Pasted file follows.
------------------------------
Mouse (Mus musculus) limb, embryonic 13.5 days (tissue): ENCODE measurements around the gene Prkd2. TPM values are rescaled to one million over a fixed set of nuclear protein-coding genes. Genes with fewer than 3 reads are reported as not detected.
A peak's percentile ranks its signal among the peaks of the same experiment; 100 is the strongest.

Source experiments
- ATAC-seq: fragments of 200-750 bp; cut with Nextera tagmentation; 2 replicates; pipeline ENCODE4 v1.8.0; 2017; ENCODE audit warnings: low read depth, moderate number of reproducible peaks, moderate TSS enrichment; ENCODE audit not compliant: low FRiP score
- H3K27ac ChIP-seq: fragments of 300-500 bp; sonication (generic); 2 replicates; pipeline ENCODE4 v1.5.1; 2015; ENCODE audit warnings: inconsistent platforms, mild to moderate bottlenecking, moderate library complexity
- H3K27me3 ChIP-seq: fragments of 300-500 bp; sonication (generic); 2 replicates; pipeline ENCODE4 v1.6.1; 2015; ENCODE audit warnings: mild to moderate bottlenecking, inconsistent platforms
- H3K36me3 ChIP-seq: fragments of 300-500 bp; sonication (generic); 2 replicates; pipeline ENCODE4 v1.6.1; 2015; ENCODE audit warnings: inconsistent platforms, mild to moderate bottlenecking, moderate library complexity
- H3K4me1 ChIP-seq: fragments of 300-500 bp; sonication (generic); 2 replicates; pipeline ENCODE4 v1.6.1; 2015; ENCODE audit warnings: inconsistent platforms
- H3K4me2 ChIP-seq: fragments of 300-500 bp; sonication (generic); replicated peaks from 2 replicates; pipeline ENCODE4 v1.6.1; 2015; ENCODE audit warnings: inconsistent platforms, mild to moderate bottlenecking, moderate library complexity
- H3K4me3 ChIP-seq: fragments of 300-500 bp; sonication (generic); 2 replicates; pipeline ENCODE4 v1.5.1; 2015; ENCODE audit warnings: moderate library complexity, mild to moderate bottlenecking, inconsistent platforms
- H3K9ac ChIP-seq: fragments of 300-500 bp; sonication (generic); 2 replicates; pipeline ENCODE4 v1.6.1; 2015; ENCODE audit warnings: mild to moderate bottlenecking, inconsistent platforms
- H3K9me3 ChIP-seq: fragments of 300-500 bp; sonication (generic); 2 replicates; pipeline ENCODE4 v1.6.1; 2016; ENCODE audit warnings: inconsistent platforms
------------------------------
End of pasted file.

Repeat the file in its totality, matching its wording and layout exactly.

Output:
Mouse (Mus musculus) limb, embryonic 13.5 days (tissue): ENCODE measurements around the gene Prkd2. TPM values are rescaled to one million over a fixed set of nuclear protein-coding genes. Genes with fewer than 3 reads are reported as not detected.
A peak's percentile ranks its signal among the peaks of the same experiment; 100 is the strongest.

Source experiments
- ATAC-seq: fragments of 200-750 bp; cut with Nextera tagmentation; 2 replicates; pipeline ENCODE4 v1.8.0; 2017; ENCODE audit warnings: low read depth, moderate number of reproducible peaks, moderate TSS enrichment; ENCODE audit not compliant: low FRiP score
- H3K27ac ChIP-seq: fragments of 300-500 bp; sonication (generic); 2 replicates; pipeline ENCODE4 v1.5.1; 2015; ENCODE audit warnings: inconsistent platforms, mild to moderate bottlenecking, moderate library complexity
- H3K27me3 ChIP-seq: fragments of 300-500 bp; sonication (generic); 2 replicates; pipeline ENCODE4 v1.6.1; 2015; ENCODE audit warnings: mild to moderate bottlenecking, inconsistent platforms
- H3K36me3 ChIP-seq: fragments of 300-500 bp; sonication (generic); 2 replicates; pipeline ENCODE4 v1.6.1; 2015; ENCODE audit warnings: inconsistent platforms, mild to moderate bottlenecking, moderate library complexity
- H3K4me1 ChIP-seq: fragments of 300-500 bp; sonication (generic); 2 replicates; pipeline ENCODE4 v1.6.1; 2015; ENCODE audit warnings: inconsistent platforms
- H3K4me2 ChIP-seq: fragments of 300-500 bp; sonication (generic); replicated peaks from 2 replicates; pipeline ENCODE4 v1.6.1; 2015; ENCODE audit warnings: inconsistent platforms, mild to moderate bottlenecking, moderate library complexity
- H3K4me3 ChIP-seq: fragments of 300-500 bp; sonication (generic); 2 replicates; pipeline ENCODE4 v1.5.1; 2015; ENCODE audit warnings: moderate library complexity, mild to moderate bottlenecking, inconsistent platforms
- H3K9ac ChIP-seq: fragments of 300-500 bp; sonication (generic); 2 replicates; pipeline ENCODE4 v1.6.1; 2015; ENCODE audit warnings: mild to moderate bottlenecking, inconsistent platforms
- H3K9me3 ChIP-seq: fragments of 300-500 bp; sonication (generic); 2 replicates; pipeline ENCODE4 v1.6.1; 2016; ENCODE audit warnings: inconsistent platforms